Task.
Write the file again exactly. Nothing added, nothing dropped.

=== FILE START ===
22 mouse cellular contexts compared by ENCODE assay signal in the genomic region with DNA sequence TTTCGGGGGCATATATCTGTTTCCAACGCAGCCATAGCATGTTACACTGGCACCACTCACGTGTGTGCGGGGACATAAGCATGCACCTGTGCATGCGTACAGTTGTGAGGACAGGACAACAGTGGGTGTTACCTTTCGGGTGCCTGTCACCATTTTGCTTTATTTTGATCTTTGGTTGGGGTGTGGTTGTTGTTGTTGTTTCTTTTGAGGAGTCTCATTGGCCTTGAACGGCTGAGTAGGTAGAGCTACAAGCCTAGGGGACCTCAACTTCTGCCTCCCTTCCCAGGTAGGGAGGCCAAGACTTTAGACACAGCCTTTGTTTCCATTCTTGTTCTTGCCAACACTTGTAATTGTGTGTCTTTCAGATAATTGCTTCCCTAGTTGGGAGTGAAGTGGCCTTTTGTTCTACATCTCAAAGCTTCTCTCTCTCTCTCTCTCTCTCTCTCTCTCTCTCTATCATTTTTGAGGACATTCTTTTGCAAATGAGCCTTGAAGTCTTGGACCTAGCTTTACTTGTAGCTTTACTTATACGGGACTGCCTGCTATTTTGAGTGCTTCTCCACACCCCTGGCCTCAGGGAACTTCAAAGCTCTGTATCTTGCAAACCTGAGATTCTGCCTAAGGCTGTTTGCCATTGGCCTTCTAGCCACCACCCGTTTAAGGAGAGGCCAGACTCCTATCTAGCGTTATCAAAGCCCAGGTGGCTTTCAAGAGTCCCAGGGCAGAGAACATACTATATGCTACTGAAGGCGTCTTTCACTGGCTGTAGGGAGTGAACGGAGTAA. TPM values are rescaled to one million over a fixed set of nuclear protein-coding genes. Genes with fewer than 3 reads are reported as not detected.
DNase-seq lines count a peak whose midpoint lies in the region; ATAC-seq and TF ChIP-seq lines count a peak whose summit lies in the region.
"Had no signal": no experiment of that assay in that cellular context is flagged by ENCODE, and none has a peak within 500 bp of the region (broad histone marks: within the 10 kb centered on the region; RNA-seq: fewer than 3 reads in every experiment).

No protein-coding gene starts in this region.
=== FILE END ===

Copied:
22 mouse cellular contexts compared by ENCODE assay signal in the genomic region with DNA sequence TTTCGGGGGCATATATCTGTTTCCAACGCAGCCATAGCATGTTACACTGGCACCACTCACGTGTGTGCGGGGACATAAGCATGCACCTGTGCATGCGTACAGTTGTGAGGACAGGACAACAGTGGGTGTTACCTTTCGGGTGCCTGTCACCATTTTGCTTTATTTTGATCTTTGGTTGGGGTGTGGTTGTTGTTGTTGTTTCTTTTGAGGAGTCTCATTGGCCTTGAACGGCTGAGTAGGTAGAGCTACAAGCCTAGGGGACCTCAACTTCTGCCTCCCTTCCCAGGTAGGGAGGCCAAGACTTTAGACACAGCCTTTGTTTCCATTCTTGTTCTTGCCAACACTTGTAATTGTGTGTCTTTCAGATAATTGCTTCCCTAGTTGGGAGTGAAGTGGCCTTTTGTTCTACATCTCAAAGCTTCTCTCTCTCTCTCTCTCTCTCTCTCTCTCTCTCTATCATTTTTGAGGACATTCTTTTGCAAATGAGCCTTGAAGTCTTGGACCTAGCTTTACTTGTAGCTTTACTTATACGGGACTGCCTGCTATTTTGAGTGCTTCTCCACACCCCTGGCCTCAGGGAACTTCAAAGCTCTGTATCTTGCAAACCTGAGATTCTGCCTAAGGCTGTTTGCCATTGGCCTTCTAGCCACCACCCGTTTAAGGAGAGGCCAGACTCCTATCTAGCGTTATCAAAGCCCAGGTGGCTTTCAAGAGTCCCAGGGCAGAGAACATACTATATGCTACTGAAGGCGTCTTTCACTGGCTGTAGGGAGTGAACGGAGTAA. TPM values are rescaled to one million over a fixed set of nuclear protein-coding genes. Genes with fewer than 3 reads are reported as not detected.
DNase-seq lines count a peak whose midpoint lies in the region; ATAC-seq and TF ChIP-seq lines count a peak whose summit lies in the region.
"Had no signal": no experiment of that assay in that cellular context is flagged by ENCODE, and none has a peak within 500 bp of the region (broad histone marks: within the 10 kb centered on the region; RNA-seq: fewer than 3 reads in every experiment).

No protein-coding gene starts in this region.